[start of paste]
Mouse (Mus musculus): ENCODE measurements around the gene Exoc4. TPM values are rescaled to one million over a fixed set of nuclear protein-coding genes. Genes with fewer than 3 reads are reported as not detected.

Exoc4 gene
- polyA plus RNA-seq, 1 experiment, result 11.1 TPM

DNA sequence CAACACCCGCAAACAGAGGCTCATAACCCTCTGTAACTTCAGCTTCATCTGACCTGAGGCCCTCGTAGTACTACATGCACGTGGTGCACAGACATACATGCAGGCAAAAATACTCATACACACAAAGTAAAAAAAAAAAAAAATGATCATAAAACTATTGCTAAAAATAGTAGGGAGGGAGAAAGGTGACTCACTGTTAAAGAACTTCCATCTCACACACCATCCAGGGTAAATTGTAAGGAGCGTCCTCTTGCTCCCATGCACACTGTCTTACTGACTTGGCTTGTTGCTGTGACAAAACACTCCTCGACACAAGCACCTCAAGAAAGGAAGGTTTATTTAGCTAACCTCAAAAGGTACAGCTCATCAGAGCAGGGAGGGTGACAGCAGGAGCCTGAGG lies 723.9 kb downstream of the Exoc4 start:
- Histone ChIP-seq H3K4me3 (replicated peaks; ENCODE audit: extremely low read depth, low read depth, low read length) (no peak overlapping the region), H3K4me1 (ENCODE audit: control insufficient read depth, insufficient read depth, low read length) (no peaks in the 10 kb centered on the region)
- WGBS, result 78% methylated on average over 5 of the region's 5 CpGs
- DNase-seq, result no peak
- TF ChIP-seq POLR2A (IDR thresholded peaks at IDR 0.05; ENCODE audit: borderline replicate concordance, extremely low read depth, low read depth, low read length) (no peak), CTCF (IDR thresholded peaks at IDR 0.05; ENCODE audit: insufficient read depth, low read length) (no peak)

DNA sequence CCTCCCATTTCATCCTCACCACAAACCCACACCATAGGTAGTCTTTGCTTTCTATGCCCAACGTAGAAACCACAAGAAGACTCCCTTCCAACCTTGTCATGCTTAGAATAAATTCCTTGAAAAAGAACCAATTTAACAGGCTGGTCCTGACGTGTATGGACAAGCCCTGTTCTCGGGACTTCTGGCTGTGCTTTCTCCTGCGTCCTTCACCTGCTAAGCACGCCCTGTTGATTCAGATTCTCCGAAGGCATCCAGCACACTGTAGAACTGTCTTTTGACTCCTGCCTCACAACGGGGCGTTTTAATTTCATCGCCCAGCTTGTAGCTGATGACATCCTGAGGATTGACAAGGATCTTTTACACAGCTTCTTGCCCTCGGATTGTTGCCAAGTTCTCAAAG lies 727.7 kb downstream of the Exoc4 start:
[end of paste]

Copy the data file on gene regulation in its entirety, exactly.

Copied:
Mouse (Mus musculus): ENCODE measurements around the gene Exoc4. TPM values are rescaled to one million over a fixed set of nuclear protein-coding genes. Genes with fewer than 3 reads are reported as not detected.

Exoc4 gene
- polyA plus RNA-seq, 1 experiment, result 11.1 TPM

DNA sequence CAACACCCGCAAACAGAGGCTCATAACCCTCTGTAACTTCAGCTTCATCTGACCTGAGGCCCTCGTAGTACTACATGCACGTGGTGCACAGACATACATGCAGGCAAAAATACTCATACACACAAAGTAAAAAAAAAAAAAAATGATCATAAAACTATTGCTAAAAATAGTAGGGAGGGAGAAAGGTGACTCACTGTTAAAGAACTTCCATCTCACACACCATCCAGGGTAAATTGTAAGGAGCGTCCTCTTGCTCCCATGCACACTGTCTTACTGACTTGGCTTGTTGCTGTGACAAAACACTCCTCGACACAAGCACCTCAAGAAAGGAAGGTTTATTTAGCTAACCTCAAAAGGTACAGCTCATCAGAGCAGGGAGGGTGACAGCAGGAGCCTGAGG lies 723.9 kb downstream of the Exoc4 start:
- Histone ChIP-seq H3K4me3 (replicated peaks; ENCODE audit: extremely low read depth, low read depth, low read length) (no peak overlapping the region), H3K4me1 (ENCODE audit: control insufficient read depth, insufficient read depth, low read length) (no peaks in the 10 kb centered on the region)
- WGBS, result 78% methylated on average over 5 of the region's 5 CpGs
- DNase-seq, result no peak
- TF ChIP-seq POLR2A (IDR thresholded peaks at IDR 0.05; ENCODE audit: borderline replicate concordance, extremely low read depth, low read depth, low read length) (no peak), CTCF (IDR thresholded peaks at IDR 0.05; ENCODE audit: insufficient read depth, low read length) (no peak)

DNA sequence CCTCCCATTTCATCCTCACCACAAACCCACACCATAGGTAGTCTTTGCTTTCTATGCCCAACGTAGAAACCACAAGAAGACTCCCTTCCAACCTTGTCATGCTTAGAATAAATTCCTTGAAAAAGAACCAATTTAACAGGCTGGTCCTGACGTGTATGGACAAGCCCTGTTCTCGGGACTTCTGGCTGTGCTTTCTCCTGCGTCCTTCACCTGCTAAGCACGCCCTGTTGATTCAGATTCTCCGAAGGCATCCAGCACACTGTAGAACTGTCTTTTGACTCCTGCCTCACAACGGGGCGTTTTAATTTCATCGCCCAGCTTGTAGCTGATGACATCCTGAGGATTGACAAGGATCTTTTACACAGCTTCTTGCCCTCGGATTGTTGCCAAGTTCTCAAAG lies 727.7 kb downstream of the Exoc4 start: